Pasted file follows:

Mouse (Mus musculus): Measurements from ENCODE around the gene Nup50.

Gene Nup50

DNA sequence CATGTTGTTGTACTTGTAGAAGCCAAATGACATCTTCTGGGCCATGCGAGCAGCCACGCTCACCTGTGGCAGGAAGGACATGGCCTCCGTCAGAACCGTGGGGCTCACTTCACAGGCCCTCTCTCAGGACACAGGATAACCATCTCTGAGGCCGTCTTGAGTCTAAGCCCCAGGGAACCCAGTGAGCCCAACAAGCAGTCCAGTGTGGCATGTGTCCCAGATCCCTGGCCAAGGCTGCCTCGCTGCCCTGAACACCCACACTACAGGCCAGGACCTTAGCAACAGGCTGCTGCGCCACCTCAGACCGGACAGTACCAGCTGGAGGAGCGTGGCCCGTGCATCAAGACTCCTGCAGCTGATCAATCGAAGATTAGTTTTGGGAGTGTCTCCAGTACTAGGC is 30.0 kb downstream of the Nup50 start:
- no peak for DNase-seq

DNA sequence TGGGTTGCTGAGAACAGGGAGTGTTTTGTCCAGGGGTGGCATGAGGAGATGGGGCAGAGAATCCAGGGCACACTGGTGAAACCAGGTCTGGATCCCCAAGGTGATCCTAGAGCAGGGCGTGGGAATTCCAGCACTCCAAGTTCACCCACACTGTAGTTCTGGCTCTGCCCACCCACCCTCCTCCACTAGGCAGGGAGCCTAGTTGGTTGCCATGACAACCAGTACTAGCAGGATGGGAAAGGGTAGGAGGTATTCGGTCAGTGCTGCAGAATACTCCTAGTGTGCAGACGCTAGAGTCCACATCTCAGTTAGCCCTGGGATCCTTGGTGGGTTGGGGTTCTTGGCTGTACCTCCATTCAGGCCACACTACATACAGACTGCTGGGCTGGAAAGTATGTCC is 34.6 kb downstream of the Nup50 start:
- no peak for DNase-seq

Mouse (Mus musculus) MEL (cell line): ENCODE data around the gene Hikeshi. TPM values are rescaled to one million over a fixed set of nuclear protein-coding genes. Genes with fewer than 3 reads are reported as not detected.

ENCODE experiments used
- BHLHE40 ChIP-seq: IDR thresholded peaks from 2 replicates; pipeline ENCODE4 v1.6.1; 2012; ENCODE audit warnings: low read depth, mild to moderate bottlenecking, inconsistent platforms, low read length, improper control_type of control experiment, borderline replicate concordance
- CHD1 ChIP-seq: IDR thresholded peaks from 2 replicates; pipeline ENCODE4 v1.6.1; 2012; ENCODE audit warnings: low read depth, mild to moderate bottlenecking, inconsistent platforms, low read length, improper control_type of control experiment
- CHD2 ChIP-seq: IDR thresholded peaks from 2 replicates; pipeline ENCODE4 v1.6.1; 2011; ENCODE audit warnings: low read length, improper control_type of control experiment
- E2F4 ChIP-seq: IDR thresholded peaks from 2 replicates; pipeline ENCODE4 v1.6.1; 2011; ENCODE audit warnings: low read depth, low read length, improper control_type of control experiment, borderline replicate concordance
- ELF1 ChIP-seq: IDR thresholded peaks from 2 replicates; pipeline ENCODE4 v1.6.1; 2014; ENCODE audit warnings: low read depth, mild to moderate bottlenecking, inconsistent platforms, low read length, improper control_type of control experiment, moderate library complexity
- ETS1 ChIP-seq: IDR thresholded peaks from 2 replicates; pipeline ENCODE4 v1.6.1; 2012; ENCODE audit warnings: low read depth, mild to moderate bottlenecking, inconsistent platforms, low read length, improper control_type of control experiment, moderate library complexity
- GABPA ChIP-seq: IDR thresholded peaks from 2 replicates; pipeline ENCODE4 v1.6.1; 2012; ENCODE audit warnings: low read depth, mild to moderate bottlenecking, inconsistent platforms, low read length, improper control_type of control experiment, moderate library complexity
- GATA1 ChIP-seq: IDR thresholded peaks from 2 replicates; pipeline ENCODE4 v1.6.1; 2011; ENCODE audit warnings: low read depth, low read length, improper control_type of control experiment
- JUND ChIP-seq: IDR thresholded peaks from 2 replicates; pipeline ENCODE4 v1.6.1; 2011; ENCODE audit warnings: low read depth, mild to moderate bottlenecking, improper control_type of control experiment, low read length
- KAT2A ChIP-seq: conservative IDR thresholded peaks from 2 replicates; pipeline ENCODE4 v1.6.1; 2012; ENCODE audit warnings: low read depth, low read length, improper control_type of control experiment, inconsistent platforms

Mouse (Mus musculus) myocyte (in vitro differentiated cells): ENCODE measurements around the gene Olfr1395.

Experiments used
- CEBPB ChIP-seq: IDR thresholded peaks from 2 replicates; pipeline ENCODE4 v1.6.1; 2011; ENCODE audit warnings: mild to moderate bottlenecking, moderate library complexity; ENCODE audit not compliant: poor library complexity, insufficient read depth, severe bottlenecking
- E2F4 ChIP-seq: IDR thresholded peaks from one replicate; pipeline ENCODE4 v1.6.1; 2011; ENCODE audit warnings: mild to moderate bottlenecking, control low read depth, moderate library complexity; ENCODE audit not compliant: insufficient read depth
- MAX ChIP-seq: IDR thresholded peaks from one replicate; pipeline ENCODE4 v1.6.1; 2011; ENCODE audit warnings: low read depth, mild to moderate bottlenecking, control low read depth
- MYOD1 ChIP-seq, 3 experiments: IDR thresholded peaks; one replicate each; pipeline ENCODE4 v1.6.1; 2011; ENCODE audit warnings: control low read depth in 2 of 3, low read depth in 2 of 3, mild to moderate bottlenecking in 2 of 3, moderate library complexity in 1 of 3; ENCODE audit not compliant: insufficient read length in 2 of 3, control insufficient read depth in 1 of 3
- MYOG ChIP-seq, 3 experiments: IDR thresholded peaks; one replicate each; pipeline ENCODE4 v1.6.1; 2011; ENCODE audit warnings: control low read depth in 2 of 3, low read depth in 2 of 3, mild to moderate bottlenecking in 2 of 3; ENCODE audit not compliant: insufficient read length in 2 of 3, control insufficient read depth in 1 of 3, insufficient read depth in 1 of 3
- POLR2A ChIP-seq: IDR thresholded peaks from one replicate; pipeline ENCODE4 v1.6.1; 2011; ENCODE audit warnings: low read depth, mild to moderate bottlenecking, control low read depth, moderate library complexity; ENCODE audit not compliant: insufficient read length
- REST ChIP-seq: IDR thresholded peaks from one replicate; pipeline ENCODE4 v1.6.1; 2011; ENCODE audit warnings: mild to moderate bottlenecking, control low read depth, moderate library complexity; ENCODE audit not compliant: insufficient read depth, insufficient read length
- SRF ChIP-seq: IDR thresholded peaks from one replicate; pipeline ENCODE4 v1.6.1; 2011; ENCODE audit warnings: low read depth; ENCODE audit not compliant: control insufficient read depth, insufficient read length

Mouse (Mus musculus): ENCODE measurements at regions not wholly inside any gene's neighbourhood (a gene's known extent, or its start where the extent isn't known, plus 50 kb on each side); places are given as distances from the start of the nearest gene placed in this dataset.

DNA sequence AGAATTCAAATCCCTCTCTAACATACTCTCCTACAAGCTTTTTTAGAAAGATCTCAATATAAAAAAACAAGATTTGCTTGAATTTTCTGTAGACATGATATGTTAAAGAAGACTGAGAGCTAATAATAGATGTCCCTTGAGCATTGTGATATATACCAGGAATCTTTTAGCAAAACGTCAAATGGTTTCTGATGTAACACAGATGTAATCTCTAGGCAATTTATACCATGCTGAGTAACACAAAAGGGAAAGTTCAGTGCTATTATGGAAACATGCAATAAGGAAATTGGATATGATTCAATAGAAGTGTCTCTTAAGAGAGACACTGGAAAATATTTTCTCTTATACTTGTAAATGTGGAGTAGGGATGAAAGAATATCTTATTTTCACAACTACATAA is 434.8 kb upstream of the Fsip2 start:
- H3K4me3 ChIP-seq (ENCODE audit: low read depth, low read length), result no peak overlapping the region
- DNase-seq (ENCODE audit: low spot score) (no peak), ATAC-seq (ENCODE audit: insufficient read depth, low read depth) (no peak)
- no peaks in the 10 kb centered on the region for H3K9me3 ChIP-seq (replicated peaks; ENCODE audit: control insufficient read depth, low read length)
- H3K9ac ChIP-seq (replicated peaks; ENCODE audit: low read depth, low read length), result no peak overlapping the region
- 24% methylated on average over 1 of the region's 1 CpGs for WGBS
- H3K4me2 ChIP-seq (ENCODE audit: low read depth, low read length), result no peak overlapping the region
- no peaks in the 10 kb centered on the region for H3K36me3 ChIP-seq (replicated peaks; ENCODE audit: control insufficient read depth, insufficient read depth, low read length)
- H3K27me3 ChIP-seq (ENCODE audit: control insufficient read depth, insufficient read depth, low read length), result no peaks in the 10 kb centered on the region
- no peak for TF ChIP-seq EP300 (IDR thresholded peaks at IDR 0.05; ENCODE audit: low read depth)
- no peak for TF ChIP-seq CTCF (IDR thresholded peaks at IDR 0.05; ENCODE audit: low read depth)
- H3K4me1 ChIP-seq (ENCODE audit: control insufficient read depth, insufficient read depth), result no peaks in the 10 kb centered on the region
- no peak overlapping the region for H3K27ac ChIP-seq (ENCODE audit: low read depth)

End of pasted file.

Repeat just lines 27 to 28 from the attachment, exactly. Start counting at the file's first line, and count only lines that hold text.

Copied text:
- REST ChIP-seq: IDR thresholded peaks from one replicate; pipeline ENCODE4 v1.6.1; 2011; ENCODE audit warnings: mild to moderate bottlenecking, control low read depth, moderate library complexity; ENCODE audit not compliant: insufficient read depth, insufficient read length
- SRF ChIP-seq: IDR thresholded peaks from one replicate; pipeline ENCODE4 v1.6.1; 2011; ENCODE audit warnings: low read depth; ENCODE audit not compliant: control insufficient read depth, insufficient read length